On most mornings, I would go across to my father-in-law's house adjoining mine on Aurangzeb Road in the heart of New Delhi for a morning cup of tea and a chat about DLF.
Chaudhry Saheb, as everyone called him, kept saying that though DLF had lost heavily due to the Urban Land Ceiling Act , the private sector's role in the real-estate business could not be ignored and it would be back with a bang.
Such words of wisdom instilled a sense of added confidence and optimism in me.
I also remembered George Hoddy's advice to me many years ago about lobbying to change laws rather than having to circumvent or break them. Now, with the meeting with Rajiv scheduled, I had a chance to do exactly that.
I arrived at Rajiv's office with a detailed presentation on how the urban landscape could be transformed if archaic laws were changed and the private sector made a partner in township development.
I also tried to portray what it would mean for India in the long run.
I started by outlining that the requirement of urban housing was falling way short of demand.
I also explained how the private sector could play an important role in developing houses for the vulnerable sections in a planned manner.
I then detailed the complexities of getting government approvals for any private housing project. Rajiv and Arun Singh listened attentively, interjecting with their own questions, and I sensed that this was a god-sent opportunity.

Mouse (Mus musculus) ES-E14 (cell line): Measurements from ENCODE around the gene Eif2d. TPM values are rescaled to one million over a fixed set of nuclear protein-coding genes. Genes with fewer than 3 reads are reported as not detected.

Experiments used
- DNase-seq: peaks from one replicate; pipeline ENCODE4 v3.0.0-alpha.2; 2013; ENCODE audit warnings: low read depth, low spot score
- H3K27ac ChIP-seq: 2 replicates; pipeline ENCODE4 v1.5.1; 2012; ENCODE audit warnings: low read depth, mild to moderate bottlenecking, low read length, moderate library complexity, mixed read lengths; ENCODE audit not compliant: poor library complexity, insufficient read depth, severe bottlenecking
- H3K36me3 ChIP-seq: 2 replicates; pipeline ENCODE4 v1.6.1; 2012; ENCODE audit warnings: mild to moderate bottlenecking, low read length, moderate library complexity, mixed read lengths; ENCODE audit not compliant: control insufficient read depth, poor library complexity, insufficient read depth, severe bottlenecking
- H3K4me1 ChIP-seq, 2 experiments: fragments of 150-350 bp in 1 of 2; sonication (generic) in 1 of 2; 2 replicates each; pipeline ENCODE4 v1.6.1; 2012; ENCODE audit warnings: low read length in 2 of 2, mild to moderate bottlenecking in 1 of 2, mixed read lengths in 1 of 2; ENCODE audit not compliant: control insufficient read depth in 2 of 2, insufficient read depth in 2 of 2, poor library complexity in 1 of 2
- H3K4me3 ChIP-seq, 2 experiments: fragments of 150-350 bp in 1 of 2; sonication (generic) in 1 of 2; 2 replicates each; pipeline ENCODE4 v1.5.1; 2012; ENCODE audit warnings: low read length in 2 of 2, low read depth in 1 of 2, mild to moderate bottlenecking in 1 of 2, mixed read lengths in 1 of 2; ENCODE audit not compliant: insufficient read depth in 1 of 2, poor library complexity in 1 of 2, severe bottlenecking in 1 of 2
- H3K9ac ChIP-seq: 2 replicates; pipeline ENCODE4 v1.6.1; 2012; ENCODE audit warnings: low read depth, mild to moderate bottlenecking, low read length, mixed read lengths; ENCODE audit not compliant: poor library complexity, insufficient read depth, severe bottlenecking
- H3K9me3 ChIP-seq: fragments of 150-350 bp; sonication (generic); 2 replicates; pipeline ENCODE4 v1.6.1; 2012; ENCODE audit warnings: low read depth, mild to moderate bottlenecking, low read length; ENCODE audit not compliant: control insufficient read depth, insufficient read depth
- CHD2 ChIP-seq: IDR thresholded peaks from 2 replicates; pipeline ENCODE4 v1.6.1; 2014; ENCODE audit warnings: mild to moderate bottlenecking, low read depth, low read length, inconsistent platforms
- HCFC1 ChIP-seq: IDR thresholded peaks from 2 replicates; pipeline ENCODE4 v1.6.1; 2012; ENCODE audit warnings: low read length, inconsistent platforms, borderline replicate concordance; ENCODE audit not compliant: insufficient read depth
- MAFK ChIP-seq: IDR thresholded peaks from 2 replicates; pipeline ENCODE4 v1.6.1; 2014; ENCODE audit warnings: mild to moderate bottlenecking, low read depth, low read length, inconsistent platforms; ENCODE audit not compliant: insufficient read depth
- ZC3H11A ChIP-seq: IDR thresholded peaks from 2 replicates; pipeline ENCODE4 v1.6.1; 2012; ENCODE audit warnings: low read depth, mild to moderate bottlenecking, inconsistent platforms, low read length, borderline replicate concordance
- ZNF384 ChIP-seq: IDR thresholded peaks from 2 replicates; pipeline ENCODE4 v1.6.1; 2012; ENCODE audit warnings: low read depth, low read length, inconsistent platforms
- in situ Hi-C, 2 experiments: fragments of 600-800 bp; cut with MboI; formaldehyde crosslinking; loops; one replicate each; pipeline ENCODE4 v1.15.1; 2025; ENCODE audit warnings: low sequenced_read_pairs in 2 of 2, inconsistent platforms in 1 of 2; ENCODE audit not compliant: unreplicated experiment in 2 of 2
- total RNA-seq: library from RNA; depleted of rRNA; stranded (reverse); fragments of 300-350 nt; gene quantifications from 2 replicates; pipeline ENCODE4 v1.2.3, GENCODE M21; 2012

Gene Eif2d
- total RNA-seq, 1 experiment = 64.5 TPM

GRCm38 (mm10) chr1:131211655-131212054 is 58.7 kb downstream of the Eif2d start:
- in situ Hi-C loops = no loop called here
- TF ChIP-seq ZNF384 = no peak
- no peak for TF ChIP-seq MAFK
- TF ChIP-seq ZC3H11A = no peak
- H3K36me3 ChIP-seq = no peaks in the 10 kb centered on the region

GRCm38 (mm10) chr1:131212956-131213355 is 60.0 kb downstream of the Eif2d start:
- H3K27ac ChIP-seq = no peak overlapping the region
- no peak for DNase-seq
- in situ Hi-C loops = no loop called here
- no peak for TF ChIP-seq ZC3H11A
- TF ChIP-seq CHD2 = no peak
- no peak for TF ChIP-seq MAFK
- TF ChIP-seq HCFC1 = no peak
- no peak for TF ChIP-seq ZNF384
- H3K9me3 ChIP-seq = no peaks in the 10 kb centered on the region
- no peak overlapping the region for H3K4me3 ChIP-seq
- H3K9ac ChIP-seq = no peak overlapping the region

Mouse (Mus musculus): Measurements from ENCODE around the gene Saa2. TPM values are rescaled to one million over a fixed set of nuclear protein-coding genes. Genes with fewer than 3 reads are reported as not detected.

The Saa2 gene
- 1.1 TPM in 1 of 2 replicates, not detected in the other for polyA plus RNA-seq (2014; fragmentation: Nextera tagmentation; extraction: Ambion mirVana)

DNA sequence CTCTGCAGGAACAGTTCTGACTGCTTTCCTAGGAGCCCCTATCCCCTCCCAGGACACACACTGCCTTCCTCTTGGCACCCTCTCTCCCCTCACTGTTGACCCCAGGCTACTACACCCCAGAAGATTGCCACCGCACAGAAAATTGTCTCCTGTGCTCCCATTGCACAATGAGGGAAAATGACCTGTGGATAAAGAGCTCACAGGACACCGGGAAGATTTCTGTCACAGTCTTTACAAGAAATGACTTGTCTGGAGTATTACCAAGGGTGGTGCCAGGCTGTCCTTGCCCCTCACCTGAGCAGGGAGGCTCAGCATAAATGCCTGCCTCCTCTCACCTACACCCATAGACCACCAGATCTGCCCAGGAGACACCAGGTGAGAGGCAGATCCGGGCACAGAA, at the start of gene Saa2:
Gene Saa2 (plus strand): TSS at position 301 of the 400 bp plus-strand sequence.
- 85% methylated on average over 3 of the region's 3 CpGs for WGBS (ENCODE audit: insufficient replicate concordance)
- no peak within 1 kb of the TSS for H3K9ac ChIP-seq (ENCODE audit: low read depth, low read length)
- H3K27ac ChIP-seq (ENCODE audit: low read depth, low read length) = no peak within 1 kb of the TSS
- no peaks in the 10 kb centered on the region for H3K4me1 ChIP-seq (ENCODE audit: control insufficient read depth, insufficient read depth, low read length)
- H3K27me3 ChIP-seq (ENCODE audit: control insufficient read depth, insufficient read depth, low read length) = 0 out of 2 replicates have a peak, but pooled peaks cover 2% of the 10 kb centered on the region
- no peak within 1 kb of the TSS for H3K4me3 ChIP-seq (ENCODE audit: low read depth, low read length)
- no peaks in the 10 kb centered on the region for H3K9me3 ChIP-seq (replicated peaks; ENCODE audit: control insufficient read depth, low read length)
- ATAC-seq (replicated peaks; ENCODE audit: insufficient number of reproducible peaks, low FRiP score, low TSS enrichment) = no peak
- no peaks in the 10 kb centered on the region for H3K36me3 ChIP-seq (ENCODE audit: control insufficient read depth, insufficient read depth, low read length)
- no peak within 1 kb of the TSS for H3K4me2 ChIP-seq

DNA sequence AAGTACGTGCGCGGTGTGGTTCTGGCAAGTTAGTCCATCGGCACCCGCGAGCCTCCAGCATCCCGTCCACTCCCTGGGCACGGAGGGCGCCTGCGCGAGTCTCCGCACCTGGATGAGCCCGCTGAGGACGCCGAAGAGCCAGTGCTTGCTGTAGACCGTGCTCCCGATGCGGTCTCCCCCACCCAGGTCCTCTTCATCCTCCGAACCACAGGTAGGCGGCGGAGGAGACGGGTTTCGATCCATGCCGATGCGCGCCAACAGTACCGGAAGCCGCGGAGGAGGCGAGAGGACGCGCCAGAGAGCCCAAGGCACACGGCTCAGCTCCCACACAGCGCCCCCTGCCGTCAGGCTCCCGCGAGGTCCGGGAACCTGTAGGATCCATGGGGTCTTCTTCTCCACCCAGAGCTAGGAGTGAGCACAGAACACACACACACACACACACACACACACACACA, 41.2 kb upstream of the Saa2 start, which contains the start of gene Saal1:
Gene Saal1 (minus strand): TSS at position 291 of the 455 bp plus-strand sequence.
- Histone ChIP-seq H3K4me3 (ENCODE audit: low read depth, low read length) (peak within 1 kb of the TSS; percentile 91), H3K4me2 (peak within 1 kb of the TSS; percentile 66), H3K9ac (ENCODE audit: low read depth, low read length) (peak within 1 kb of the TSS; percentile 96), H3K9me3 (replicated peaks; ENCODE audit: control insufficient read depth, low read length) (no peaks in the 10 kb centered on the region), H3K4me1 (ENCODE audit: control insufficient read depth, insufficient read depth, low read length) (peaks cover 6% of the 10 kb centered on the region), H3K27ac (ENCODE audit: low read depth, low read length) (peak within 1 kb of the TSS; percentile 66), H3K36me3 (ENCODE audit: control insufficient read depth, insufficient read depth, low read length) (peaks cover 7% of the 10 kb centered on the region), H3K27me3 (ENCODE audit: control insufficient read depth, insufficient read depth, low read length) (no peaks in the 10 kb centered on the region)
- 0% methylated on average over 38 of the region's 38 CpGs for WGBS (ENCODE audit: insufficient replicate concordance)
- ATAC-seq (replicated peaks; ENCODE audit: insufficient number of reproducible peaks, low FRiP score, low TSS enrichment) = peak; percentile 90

The biggest hurdle to private-sector involvement in urban development were politicians, bureaucrats and policy makers who would have to be convinced about why it should be allowed. It required intense lobbying to drive home the logic and get the laws and regulatory norms changed.
I knew I was the only one who could bring this about as the real-estate sector at that time did not have anyone else who could or would put things in the right perspective.
On the political front, Rajiv and Arun Singh had the clout and the approach to bring about that change as well.
At the end of the meeting, they advised me to meet Bhajan Lal, the chief minister of Haryana, and lay out my plans for Gurgaon before him. Accordingly, I drove down to Chandigarh to meet Bhajan Lal.
He had called in Khurshid Ahmed, the minister for finance and town planning in his government, to attend the meeting. Bhajan Lal was an astute politician and since I was meeting him on Rajiv's suggestion, he was eager to hear what I had come to see him about.
I outlined my plan to develop a colony in Gurgaon.